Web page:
A memorial service is a service held after death and without the body of the deceased present. It is less a time for mourning as a time to celebrate and remember the person's life. A memorial service may seem complicated to plan, especially if you're planning your first one. However, an organized approach to memorial day service planning will make the task manageable.
Memorial Service Etiquette
Memorial service etiquette requires consideration of music, content, and speeches most appropriate for the friends and family of the departed. Develop a memorial day service liturgy or an outline of the service. This will usually include a flow from the greeting, to some memorial service prayers, to a eulogy. Memorial service etiquette usually calls for a family member or close friend to give the eulogy, unless the family wishes a clergy person or funeral director to take that task.
Memorial Service Readings
When crafting memorial service messages, the speaker will want to balance a matter-of-fact account of the chronology of the deceased's life with personal reflections and memories. After the eulogy, families sometimes invite others to come forward and share memories. These are usually followed with the reading of some memorial service Bible verses. Memorial service music can be played at any point during the service. If desired, family members can read memorial service poems or letters written by the deceased. The goal of the service is to create a tone of peace, thankfulness, and celebration and honor of a life. The outline of the service can then be used to create a memorial service program template.
Memorial service Bible verses might include a reading of Psalm 23. Psalm 90 gives a sweeping view of how brief life can be and how God plays a role in the span of a person's life. Often people are comforted by passages that speak of the promise of eternal life, such as John 14:1-4 and Revelation 21:1-4.
Memorial service hymns are a way to provide unity and worship during the memorial day services. Popular memorial service hymns include In The Garden, Amazing Grace, and Great is Thy Faithfulness. Often, people sing the lyrics to the Lord's Prayer.
Guideline for a Memorial Service Program
- Decide the day and time of the service. Memorial services may be weeks, months, or years after death. For those who served in the military, a Memorial Day service is a fitting choice.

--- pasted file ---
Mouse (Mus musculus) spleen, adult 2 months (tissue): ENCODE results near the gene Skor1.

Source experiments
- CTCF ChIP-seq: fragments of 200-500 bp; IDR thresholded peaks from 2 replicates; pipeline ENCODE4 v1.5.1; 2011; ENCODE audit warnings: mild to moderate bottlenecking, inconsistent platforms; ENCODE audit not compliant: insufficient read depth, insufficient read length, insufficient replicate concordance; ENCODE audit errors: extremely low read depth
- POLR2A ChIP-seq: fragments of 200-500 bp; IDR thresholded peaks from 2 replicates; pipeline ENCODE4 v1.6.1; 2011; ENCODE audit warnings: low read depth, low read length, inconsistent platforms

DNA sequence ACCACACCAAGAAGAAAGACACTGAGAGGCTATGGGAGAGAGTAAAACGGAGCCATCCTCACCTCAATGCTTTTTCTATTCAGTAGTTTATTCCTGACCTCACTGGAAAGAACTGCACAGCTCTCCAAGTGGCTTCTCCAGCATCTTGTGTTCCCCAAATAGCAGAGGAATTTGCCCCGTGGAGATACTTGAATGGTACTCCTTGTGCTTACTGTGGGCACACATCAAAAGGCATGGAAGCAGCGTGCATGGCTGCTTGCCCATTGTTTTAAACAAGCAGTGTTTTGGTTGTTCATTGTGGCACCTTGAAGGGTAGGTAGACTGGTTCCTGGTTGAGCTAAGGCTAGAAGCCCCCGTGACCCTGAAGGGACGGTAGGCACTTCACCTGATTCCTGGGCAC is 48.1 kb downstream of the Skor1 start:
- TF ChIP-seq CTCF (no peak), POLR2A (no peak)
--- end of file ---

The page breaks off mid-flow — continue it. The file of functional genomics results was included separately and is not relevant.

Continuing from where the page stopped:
- Choose a location: Memorial services may be indoor or outdoor.
- Create a guest list: Decide if you want many or few at the service.
- Find someone to lead the service: A member of the clergy, professional memorial spokesman, or someone close to the deceased are appropriate choices to lead a memorial service.
- Get family members and friends involved as speakers, readers, singers, musicians.
- Include flowers, programs and refreshments.
Decorations appropriate for a memorial service include memorial service flowers, often in the form of a wreath on a tripod. Florists are skilled at producing proper arrangements. There should be a table near the entryway of the church or mortuary so that people can place memorial service cards on it to express their consolations. For a military memorial day service , it's also appropriate to display medals and the uniform of the deceased. The Collage of pictures gives mourners the chance to remember the deceased at various stages of life.
Once the details are planned, you may want to consider printing memorial service programs. These usually include an outline of the service so that participants can follow along. It may also list the family members who have survived the deceased. It is common on the memorial day service program to include a Bible passage or poem in which the deceased found comfort. A memorial service program can easily be printed at a local copier. The details may seem overwhelming at first glance, but organization will make them manageable.
Memorial Service Ideas
You can exercise more creativity with a memorial service than with a funeral. Consider these unique memorial service ideas:
- Themes: For an artist, hold the service in a local art museum; for a country-loving soul, make blue jeans and cowboy hats the attire. Consider a medieval funeral, Viking-style send-off or a treasure hunt.
- Provide a stage and microphone and allow everyone to say a few words.
- Set up a memorial table and display items that were important to, or are representative of, the deceased.